Wednesday, September 14, 2011

Arrests of "Low Priority" Individuals Continue

From Northwest Immigrant Rights Project:

If  you have been reading news articles about immigration lately, you maybe as confounded as we are.  On the one hand, you may have read about the Obama Administration's announcement that it plans to shift its policy on deportations "from going after those who pose no security or public-safety threat to focusing enforcement on those who do."

But you may have also read a story the very same week about how Border Patrol agents arrested a Korean man-who posed no threat to anybody-at a farmers market in Port Angeles in what one witness described as "so clearly a case of racial profiling." 

Unfortunately, President Obama and his advisers in Washington, DC appear to be disconnected from what federal immigration agencies are doing in local communities around the country, including here in Washington State. 

As you may have read in one of many recent reports, the U.S. Border Patrol has greatly expanded its presence in our State, but increasingly it appears to be focusing its resources on exactly the kinds of individuals that the Administration says it does not want to deport: long-time residents with deep ties to the community and no criminal history. Even the Border Patrol's own agents in our region have started to come forward to decry how the agency is wasting precious resources.

What is perhaps most frustrating about all of this is that the President does not want to own up to what his Administration is doing. Recently, a White House official noted that despite the announcement about the review of pending deportation cases, the Administration still expected to continue deporting approximately 400,000 people each year.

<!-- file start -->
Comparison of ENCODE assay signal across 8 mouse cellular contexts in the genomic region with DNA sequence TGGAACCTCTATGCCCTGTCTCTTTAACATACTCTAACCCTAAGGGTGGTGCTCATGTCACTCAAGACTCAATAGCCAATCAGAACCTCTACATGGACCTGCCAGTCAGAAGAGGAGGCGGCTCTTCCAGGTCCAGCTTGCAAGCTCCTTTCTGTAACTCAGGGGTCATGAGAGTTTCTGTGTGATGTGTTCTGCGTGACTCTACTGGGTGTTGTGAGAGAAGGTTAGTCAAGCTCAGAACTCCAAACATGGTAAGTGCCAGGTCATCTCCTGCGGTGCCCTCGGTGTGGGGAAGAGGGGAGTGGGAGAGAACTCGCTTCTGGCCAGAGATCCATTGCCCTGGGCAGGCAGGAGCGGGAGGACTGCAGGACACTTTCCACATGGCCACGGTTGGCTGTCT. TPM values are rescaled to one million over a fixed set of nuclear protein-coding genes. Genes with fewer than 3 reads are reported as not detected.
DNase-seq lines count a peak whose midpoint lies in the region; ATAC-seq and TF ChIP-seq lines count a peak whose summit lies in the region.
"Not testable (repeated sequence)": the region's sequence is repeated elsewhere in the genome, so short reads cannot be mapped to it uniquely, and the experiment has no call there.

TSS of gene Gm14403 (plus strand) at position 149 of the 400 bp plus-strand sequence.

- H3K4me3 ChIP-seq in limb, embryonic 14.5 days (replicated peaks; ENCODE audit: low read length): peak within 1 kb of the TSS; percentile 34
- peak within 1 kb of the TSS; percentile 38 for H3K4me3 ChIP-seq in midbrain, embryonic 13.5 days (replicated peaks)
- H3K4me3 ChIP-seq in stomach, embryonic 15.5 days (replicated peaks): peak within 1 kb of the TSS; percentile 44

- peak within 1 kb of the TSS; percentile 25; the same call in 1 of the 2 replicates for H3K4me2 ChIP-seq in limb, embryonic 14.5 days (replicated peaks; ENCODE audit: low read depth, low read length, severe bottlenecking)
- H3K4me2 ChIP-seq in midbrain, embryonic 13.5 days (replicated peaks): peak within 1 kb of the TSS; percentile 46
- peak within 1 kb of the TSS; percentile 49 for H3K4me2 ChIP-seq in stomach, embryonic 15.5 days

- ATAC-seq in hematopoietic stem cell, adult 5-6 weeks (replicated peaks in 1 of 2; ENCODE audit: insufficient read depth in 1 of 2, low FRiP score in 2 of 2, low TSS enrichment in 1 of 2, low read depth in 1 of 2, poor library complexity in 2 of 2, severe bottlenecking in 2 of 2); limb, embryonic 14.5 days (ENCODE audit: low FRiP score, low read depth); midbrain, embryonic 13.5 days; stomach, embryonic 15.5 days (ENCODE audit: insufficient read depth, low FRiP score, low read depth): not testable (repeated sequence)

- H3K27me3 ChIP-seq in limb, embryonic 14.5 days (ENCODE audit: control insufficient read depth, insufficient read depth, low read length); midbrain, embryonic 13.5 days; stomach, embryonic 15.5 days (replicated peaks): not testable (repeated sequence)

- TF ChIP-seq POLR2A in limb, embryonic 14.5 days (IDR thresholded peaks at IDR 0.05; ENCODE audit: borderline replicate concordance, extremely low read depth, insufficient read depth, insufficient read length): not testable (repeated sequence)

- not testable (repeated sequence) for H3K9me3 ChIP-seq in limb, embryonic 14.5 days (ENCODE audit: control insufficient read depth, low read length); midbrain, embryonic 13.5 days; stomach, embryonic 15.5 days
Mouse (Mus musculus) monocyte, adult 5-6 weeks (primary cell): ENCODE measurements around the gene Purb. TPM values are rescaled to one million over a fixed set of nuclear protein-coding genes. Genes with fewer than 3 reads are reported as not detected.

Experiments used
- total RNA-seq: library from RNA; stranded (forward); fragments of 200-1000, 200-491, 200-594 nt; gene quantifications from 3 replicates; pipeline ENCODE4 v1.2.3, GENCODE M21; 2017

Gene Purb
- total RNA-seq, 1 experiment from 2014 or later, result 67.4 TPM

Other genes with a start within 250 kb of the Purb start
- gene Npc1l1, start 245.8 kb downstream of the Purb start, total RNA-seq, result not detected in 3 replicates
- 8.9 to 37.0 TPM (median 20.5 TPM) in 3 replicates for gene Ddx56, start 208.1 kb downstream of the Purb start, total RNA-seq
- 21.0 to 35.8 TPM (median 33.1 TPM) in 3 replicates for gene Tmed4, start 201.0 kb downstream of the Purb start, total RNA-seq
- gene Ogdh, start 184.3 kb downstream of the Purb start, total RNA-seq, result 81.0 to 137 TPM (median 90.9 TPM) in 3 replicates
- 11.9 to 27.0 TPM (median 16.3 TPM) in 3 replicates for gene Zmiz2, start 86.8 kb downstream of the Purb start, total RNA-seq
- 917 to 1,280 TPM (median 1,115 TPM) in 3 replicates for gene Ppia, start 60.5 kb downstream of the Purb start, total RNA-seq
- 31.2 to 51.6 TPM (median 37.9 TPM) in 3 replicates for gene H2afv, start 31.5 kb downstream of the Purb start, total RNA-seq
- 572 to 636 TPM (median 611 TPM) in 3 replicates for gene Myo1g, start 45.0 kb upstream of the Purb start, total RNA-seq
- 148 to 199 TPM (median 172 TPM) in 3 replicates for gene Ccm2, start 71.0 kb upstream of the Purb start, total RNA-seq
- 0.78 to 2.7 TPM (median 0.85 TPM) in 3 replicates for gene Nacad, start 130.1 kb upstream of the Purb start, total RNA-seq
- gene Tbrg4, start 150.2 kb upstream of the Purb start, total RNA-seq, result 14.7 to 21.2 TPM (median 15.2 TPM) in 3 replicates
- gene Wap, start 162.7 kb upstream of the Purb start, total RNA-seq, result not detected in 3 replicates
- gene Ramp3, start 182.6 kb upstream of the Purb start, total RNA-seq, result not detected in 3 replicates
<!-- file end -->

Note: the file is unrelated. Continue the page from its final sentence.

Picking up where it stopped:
But the official suggested that the Administration's hands were tied because the number of deportations was tied to how much money Congress allocated to immigration enforcement.  In other words, it seems that the Administration is saying: "we don't mean to deport so many, but Congress is making us do it."  Well, this argument may carry some weight if the amount of funding the Administration was requesting were quite limited and Congress had substantially increased it, but that is not the case: the Administration is essentially getting what it is asking for.  In its most recent budget request to Congress, the Administration is asking for even more Border Patrol agents than ever.  

We can only guess that this increase in funding is necessary because we'll soon need more agents who can patrol farmers markets in our region.  

Jorge L. Barón
Executive Director


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